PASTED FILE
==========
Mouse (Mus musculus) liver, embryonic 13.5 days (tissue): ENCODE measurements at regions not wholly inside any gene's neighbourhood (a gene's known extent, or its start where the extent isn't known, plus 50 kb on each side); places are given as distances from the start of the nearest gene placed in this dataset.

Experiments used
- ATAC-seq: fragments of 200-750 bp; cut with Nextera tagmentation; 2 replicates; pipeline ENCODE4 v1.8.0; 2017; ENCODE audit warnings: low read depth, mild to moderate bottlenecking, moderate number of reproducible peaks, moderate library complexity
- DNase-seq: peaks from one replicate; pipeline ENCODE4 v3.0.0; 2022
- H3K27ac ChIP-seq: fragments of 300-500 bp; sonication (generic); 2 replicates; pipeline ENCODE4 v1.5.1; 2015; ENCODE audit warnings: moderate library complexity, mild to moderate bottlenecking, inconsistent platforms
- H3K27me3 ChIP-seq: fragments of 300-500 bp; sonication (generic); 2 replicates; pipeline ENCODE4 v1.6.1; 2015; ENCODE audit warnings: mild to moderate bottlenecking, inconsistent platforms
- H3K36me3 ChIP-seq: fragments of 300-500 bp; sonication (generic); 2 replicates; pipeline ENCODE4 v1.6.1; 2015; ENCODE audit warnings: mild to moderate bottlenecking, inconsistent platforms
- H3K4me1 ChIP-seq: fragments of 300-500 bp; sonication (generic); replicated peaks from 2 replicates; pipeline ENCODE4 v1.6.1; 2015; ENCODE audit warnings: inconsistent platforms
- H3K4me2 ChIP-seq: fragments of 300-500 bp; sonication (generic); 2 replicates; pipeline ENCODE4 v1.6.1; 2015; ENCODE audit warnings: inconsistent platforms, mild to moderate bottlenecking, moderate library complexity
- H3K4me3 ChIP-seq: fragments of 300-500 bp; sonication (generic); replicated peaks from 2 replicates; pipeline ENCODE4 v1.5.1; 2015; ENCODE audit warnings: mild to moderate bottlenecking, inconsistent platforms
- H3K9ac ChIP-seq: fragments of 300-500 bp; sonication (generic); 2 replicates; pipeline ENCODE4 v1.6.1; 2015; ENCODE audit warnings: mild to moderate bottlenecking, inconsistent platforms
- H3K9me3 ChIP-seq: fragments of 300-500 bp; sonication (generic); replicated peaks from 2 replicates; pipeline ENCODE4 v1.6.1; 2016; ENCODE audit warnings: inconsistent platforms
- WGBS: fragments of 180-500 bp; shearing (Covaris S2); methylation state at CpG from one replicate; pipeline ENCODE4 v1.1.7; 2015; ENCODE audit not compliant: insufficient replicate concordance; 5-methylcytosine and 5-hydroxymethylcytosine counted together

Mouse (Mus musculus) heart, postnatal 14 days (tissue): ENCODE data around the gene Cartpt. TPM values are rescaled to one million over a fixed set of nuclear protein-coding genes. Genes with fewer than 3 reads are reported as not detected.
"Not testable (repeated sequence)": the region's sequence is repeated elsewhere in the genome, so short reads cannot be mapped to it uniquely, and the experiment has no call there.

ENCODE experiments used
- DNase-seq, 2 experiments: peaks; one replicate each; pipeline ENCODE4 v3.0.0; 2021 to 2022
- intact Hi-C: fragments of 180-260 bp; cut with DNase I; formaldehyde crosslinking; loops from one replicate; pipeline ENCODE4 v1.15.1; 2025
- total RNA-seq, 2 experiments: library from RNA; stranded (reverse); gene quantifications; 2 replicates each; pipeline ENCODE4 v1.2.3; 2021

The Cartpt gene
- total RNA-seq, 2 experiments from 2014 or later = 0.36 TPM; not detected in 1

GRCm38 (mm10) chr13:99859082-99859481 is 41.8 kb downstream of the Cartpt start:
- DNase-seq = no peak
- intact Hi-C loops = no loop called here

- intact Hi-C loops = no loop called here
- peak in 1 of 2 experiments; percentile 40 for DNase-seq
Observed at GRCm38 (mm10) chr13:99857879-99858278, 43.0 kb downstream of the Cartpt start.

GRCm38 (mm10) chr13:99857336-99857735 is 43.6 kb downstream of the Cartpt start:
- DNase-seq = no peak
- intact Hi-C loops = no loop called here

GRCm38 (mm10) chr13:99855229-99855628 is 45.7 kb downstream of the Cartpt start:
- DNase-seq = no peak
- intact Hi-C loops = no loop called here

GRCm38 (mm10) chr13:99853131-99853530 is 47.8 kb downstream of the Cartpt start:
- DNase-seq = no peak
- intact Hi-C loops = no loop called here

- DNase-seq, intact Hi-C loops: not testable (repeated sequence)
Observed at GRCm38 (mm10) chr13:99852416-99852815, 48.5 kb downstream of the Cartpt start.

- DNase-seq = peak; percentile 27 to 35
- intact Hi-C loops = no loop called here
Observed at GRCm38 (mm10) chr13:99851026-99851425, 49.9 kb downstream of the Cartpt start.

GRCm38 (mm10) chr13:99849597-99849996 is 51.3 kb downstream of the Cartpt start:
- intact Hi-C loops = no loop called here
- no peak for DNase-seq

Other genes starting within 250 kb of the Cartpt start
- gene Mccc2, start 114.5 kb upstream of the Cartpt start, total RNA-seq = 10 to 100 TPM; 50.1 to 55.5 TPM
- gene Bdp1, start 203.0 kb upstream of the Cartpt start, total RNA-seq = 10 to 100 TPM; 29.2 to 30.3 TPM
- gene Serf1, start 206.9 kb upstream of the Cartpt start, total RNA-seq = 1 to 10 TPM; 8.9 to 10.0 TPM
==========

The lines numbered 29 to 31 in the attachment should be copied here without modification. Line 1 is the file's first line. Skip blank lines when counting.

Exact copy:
- DNase-seq = no peak
- intact Hi-C loops = no loop called here

GRCm38 (mm10) chr13:99855229-99855628 is 45.7 kb downstream of the Cartpt start: